- The Conversation)
In 2014, a Florida real estate group began advertising its latest in a series of luxury condominiums designed by global“starchitects”.
The ads featured photorealistic computer-generated imagery inhabited by rich and beautiful people lounging by the rooftop pool; staring languidly out towards the endless view of the sea from expansive balconies; working out in the lavishly appointed gym.
Its marketing slogan?“I don't want realism. I want magic.”
This world of magical hyper-luxury also underpins the appeal of reality television shows like the new Luxe Listings Sydney, Sunset Selling, Million Dollar Listing and the soon to be revived MTV Cribs.
The real estate voyeurism of these shows — and, pre-reality TV, of glossy magazines like Architectural Digest (which now has its own luxury YouTube channel ), World of Interiors, Belle or Vogue Living — uses the eye of the camera to place us inside these otherwise hidden and inaccessible worlds.
A similar voyeuristic impulse might drive us to slip into our neighbours' homes when they are up for sale. Instead of twitching the curtains and pretending we were never looking at all, an open-for-inspection allows us to wander through the most private aspects of another's domain while imagining:“What if I lived here, instead of them?”
Nary a penny to spend
Despite all the disruptions of the pandemic, property prices in Australian cities have continued their rise and housing affordability has become even more out of reach. But our current pandemic era seems to be witnessing an intensification of the escape into fantasy.
Why do we exhibit an insatiable appetite for property voyeurism and fantasy at a time when young people, especially, are less and less likely to be able to afford housing at all? Why do we love to scroll, watch, swipe and drool over luxury property on television, in magazines and via social media?
In May, New Yorker writer Anna Wiener explored Instagram feeds of“renderporn”: hyperrealistic computer-generated architectural renderings of pure fantasy luxury interiors which will never be built.
They represent the denial of real-world constraints and the promise of not just escapism, but of financial escapism. Puzzling over the strangely soothing effect of such images, she wrote:
From Louis' court to Trump's penthouse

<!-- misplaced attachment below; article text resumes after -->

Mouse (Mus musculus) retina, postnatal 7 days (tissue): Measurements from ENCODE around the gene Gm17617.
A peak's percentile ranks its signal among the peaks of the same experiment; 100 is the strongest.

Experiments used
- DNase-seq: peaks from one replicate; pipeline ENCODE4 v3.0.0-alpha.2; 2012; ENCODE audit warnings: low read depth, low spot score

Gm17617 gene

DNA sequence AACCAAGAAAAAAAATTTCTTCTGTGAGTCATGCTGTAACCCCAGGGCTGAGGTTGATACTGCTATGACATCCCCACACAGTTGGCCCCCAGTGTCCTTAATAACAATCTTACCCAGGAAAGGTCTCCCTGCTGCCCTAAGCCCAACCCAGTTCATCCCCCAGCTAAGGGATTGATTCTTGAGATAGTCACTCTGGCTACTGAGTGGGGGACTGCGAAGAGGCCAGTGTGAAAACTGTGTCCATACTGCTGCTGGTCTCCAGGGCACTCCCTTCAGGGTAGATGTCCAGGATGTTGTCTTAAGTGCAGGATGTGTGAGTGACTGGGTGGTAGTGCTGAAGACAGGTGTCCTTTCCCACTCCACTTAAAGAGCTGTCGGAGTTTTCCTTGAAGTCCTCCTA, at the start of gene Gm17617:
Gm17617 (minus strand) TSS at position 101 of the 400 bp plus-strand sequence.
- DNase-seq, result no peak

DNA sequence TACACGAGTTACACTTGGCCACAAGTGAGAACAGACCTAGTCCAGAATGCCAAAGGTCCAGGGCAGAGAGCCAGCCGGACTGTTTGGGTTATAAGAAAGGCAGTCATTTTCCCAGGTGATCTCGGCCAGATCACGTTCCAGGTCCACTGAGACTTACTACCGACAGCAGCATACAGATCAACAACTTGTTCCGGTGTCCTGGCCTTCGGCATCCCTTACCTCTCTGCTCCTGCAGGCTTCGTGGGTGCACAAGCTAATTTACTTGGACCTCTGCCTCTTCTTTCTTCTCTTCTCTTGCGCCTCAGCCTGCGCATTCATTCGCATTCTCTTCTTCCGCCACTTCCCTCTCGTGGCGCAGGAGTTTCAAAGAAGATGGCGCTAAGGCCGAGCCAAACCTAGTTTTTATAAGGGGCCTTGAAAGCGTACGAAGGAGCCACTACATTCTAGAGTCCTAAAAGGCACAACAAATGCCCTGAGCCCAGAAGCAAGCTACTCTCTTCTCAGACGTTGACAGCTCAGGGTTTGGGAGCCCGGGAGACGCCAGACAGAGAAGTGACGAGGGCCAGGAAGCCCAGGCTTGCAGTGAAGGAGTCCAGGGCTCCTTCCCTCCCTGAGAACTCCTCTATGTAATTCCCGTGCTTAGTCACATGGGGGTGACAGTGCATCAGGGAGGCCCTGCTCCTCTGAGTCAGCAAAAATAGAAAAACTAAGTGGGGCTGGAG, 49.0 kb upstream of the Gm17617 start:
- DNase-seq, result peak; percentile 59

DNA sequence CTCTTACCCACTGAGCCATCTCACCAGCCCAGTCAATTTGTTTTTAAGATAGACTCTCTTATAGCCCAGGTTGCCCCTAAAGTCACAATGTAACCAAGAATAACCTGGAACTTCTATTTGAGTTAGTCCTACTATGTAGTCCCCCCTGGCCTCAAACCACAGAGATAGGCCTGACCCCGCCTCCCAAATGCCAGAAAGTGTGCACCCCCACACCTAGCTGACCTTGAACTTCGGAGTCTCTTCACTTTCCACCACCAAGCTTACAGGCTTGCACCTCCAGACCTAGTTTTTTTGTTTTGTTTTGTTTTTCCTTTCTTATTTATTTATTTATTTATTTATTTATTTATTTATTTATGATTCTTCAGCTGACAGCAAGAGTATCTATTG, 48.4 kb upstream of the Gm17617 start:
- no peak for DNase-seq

Showing off via property — even unbuilt property — has a long history.
In the 18th century, the opulence of the“Louis-style” of the French court was captured in engravings and pattern books compiled by artists and architects circulated throughout Europe (and even further afield — Jesuit designers brought Baroque style to the Imperial Court in Beijing ).
This etching and engraving illustrates of Gallerie des Glaces, Versailles was published in the eighth volume of 'Heath's Picturesque Annual' in 1839. © The Trustees of the British Museum, CC BY-NC-SA
The mania for wide-scale luxury consumption began on the cusp of the Industrial Revolution through the dissemination of images of luxury in books and prints. It accelerated throughout the 19th century with its diffusion into the upper realms of the emergent bourgeoise.
The château, hôtel particulier, villa, townhouse, country house and, eventually, apartment became the perfect vessels for the display of fashionable luxury. Architects and other designers were called upon to transform these images into built realities (or, in the language of MTV,“pimp my crib”).
Read more: Going for gold: Trump, Louis XIV and interior design
All too often, desire outpaced means. Even wealthy individuals plunged themselves into crippling debt in their efforts to, literally, keep up appearances.
Over the period of the Trump presidency, much was made of large portions of the American electorate retreating into the realm of conspiracy theories, magical thinking and belief in wishful narratives baring little relationship to truth or reality.
President Donald J. Trump and Prime Minister Shinzo Abe in the President's private residence at Trump Tower in New York City, 2018. Official White House Photo by Shealah Craighead
Some psychologists say this flight into fantasy is the direct result of declining economic prospects and of certain social groups feeling like unnecessary bit-players in the national story.
Whatever the complex underlying reasons, note this: Trump was a figure who had built a global brand on the associations of luxury property, supercharged by reality television.
Trading in fantasies
Small tokens of luxury, or even images of luxury, might provide some satisfaction and solace beyond just signalling one's aspirations, however unrealistic.
Perhaps especially when such aspirations are wildly unrealistic.
When stable employment, sick pay and annual leave, wages growth, housing security and affordability have been eroded for decades, the economy of images might feel more dependable than the real economy.
A large part of sustaining a market that fundamentally depends on speculation in the financial sense is the encouragement of speculation in a more personalised sense: the speculation of fantasies.
Fantasy and escapism are well documented responses to stress and anxiety . What better way to soothe one's rising panic at the level of debt required to buy even a basic Australian suburban home, or the prospect of even that being permanently out of reach? Switch on the TV and stream someone else's home. I don't want realism. I want magic.
This line was not dreamed up by a Florida marketing team. It comes from the brute theatrical naturalism of Tennessee Williams' A Streetcar Named Desire.
It is the desperate and wishful plea of Blanche DuBois as she clings to the façade of her supposed Southern gentility, the mask concealing her precipitous downward social spiral.
Maybe we are all a little bit Blanche now. Our cultural preoccupation with luxury property television, magazines and Instagram images would certainly seem to suggest so.
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